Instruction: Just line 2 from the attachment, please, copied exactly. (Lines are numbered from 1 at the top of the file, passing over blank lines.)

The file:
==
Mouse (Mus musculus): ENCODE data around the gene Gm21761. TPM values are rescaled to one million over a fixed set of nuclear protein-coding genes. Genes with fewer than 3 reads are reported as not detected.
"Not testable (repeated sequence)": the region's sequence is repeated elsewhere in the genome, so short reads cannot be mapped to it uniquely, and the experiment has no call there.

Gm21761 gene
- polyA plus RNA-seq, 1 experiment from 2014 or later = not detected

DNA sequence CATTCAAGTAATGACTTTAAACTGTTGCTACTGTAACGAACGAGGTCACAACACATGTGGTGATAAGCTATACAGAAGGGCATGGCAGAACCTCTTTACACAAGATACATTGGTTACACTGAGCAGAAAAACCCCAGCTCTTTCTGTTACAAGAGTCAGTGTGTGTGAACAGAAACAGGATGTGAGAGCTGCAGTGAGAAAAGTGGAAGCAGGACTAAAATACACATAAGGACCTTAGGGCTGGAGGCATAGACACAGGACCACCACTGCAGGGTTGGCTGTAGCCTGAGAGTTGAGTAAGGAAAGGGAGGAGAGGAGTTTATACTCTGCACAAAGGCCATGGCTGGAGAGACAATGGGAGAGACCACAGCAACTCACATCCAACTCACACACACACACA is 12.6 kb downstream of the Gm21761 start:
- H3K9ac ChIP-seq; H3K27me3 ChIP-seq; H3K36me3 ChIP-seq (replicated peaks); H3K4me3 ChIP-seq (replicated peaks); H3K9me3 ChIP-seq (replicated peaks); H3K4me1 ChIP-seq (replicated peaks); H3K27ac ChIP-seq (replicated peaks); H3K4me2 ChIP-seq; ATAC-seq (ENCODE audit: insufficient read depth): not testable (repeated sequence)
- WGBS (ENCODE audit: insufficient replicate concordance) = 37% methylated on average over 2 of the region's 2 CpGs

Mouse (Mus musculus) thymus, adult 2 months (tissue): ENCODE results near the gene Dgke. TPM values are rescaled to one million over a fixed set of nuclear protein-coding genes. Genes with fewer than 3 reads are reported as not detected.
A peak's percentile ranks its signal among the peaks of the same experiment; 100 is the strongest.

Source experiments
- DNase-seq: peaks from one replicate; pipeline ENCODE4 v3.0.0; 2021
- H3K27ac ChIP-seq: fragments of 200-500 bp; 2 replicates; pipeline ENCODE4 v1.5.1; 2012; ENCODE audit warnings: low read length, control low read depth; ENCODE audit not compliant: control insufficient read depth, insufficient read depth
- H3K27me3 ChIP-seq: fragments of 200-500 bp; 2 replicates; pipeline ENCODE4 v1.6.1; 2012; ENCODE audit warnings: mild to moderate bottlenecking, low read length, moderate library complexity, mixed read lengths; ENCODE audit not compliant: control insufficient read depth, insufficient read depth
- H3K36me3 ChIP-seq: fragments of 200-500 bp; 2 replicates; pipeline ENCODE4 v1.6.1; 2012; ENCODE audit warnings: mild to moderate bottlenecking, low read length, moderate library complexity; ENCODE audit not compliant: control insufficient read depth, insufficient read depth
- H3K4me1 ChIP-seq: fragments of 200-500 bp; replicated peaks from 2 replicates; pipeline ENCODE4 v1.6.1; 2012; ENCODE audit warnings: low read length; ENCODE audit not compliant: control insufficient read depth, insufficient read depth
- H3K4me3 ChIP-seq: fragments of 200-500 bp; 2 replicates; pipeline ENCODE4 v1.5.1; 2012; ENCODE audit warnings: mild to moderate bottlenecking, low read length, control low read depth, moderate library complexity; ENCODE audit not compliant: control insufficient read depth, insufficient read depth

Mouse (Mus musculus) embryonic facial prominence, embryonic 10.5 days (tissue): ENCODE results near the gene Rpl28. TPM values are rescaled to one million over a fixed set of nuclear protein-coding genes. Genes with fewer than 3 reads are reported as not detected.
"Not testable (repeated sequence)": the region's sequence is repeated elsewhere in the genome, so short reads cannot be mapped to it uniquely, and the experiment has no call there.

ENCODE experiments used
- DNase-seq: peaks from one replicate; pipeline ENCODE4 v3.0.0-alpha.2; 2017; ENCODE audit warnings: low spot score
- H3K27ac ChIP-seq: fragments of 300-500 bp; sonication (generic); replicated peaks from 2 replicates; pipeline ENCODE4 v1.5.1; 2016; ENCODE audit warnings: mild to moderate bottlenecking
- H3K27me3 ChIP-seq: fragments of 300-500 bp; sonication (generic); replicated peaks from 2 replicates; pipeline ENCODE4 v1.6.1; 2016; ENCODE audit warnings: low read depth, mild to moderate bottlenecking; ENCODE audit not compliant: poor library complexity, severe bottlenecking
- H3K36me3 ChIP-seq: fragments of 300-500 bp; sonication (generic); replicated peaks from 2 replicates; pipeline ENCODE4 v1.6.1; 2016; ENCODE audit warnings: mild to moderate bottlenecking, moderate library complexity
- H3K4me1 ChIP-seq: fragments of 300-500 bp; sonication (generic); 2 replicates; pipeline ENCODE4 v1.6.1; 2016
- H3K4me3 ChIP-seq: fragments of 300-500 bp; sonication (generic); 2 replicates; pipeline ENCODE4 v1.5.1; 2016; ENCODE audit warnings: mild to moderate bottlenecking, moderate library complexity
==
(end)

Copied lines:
"Not testable (repeated sequence)": the region's sequence is repeated elsewhere in the genome, so short reads cannot be mapped to it uniquely, and the experiment has no call there.